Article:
gracie wrote:
A palindrome is a number that reads the same forward or backward. If the first two digits of a four digit palindrome form a multiple of the last two digits, how many such four digit palindromes are there?
A. 0
B. 6
C. 9
D. 12
E. 18
Beautiful problem!
\(?\,\,\,\,:\,\,\,\,\# \,\,{\text{special}}\,\,{\text{palindromes}}\)
\(\underline {a \ne 0} \,\,\,\underline b \,\,\underline b \,\,\underline a\)
\(1{\text{st}}\,\,{\text{case:}}\,\,\,{\text{a}}\,\,{\text{ = }}\,{\text{b}}\,\,\, \Rightarrow \,\,\,9\,\,{\text{possibilities}}\,\,\,\,\,\left( {1111\,\,,\,\, \ldots \,\,,\,\,9999} \right)\)
\(2{\text{nd}}\,\,{\text{case:}}\,\,\,{\text{a}}\,\, \ne \,{\text{b}}\,\,\)
\({\text{1}} \leqslant \,\,\,{\text{a}}\,\,{\text{ < }}\,\,{\text{b}}\,\,\,\, \Rightarrow \,\,\,\,\left\langle {ab} \right\rangle < \left\langle {ba} \right\rangle \,\,\,\, \Rightarrow \,\,\,0 < \frac{{\left\langle {ab} \right\rangle }}{{\left\langle {ba} \right\rangle }} < 1\,\,\,\, \Rightarrow \,\,\,\,\,\frac{{\left\langle {ab} \right\rangle }}{{\left\langle {ba} \right\rangle }} \ne \operatorname{int}\)
\(b = 0\,\,\,\,\, \Rightarrow \,\,\,\,\,\frac{{10a}}{a} = \operatorname{int} \,\,\,\,\, \Rightarrow \,\,\,\,9\,\,{\text{possibilities}}\,\,\,\,\,\left( {1001\,\,,\,\, \ldots \,\,,\,\,9009} \right)\,\,\,\,\)
The problem ends here, in terms of GMAT environment: we found 18 possibilities and there are not choices greater than that. We are safe!
Now let´s proof the problem is really with the correct answer, LoL ... (The inspections below are not pretty, but at least there are only a few of them!)
\(1 \leqslant b < \,{\text{a}}\,\,\,\,\, \Rightarrow \,\,\,\,\,\frac{{\,\left\langle {ab} \right\rangle }}{{\left\langle {ba} \right\rangle }} = \operatorname{int} \geqslant 1\,\,\,\,\, \Rightarrow \,\,\,\, \ldots \,\,\,\,\, \Rightarrow \,\,\,\,a\left( {10 - \operatorname{int} } \right) = b\left( {10\operatorname{int} - 1} \right)\)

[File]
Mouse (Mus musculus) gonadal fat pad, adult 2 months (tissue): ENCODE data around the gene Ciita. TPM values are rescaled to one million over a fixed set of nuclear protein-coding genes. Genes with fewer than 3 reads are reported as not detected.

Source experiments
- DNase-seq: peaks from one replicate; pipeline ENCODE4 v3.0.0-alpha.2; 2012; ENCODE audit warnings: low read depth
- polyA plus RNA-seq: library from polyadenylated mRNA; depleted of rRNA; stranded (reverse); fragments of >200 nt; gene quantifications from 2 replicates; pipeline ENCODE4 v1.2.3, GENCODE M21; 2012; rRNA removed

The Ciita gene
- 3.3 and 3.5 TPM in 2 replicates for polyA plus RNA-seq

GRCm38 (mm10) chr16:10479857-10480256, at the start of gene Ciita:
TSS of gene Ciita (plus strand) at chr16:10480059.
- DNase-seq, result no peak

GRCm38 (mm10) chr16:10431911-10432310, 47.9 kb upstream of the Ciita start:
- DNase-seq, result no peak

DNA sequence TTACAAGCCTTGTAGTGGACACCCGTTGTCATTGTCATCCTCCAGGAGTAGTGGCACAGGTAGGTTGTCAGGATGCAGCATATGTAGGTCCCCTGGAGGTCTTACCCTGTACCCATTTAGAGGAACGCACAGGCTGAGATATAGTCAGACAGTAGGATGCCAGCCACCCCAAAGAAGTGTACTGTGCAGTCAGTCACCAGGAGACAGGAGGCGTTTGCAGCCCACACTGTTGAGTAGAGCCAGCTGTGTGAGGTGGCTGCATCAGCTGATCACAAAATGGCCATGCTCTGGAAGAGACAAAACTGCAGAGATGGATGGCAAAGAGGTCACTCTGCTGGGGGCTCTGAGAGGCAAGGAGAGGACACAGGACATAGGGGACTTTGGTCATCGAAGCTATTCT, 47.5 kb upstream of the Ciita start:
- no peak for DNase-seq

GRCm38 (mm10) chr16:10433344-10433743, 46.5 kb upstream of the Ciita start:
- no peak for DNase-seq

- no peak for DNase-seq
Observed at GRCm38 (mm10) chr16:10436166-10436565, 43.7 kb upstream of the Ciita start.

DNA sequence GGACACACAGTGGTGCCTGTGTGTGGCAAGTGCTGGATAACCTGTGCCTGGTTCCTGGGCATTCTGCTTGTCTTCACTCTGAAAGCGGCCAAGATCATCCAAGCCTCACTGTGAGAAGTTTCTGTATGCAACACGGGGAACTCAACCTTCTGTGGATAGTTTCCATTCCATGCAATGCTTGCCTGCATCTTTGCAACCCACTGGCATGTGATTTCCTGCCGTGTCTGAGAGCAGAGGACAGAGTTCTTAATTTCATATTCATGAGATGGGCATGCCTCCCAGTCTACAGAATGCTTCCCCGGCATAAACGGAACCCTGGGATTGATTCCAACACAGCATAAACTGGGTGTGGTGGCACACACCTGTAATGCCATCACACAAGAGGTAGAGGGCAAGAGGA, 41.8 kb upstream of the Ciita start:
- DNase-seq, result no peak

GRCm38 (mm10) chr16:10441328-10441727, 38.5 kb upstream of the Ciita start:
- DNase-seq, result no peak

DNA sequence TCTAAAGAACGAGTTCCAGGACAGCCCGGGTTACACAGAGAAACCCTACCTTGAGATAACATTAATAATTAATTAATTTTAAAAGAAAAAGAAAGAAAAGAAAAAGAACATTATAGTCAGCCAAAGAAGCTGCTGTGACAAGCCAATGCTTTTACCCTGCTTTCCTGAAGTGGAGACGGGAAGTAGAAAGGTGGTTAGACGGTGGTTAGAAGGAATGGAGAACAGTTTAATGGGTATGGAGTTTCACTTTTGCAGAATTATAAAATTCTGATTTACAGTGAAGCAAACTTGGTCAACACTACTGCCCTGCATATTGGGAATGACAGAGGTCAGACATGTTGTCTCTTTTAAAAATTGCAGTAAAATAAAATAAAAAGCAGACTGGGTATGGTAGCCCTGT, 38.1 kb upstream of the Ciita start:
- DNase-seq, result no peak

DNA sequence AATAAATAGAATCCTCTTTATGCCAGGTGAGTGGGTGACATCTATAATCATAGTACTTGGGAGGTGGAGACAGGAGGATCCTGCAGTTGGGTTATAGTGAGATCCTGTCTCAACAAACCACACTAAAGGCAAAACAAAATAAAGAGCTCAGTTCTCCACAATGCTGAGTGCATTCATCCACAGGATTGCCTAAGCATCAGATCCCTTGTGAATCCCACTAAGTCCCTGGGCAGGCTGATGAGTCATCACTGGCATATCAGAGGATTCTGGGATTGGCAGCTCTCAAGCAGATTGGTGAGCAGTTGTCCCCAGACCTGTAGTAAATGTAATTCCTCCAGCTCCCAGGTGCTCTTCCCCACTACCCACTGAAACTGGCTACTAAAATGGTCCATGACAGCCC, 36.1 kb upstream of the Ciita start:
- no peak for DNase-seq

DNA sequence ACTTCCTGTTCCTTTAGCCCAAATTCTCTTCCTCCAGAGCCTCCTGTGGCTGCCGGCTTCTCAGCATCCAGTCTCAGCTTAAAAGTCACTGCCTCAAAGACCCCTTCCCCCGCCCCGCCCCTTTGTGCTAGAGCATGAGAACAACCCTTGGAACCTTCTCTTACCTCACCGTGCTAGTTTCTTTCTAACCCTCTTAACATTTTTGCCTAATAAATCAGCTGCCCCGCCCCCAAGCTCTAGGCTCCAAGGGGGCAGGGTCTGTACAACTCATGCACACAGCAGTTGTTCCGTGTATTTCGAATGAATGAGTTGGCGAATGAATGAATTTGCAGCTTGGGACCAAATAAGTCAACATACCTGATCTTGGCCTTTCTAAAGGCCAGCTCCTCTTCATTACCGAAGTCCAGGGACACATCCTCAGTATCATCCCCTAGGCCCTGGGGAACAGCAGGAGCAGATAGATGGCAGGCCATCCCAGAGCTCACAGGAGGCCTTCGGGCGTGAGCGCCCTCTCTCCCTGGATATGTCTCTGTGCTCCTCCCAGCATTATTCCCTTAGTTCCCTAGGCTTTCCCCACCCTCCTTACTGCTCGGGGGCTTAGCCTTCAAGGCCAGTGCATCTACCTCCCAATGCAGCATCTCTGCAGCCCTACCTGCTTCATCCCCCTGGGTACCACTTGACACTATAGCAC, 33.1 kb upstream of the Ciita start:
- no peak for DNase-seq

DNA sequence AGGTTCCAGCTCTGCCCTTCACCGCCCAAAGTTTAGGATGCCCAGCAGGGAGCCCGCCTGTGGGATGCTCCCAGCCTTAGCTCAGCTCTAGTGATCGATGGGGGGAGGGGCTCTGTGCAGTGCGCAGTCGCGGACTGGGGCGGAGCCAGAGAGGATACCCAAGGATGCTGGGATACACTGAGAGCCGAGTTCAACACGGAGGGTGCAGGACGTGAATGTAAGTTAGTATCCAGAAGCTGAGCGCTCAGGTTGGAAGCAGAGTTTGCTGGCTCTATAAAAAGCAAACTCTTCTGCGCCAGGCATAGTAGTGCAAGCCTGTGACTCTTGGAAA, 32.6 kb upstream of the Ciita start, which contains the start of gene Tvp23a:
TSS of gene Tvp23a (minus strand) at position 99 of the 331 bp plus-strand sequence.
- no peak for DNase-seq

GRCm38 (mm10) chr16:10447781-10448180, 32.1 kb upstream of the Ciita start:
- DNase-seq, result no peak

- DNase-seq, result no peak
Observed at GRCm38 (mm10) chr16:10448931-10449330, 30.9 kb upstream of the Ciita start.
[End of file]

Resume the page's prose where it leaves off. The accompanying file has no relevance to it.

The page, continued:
\(\operatorname{int} = \left\{ \begin{gathered}
1\,\,\,\, \Rightarrow \,\,\,9a = 9b\,\,\,\,{\text{impossible }}\,\,\left( {{\text{in}}\,\,{\text{this}}\,\,{\text{case}}} \right) \hfill \\
{\text{2}}\,\,\, \Rightarrow \,\,\,72 \geqslant 8a = 19b\,\,\, \Rightarrow \,\,b \leqslant 3\,\,\,\,\,\, \Rightarrow \,\,\,{\text{no}}\,\,{\text{solutions}}\,\,\,\left( {{\text{by}}\,\,{\text{inspection}}} \right)\, \hfill \\
3\,\,\, \Rightarrow \,\,\,63 \geqslant 7a = 29b\,\,\, \Rightarrow \,\,b \leqslant 2\,\,\,\,\,\, \Rightarrow \,\,\,{\text{no}}\,\,{\text{solutions}}\,\,\,\left( {{\text{by}}\,\,{\text{inspection}}} \right) \hfill \\
4\,\,\, \Rightarrow \,\,\,54 \geqslant 6a = 39b\,\,\, \Rightarrow \,\,\,b \leqslant 2\,\,\,\, \Rightarrow {\text{no}}\,\,{\text{solutions}}\,\,\,\left( {{\text{by}}\,\,{\text{inspection}}} \right) \hfill \\
\end{gathered} \right.\)
The above follows the notations and rationale taught in the GMATH method.
_________________
Fabio Skilnik ::
GMATH method creator (Math for the GMAT)
Our high-level "quant" preparation starts here:
https://gmath.net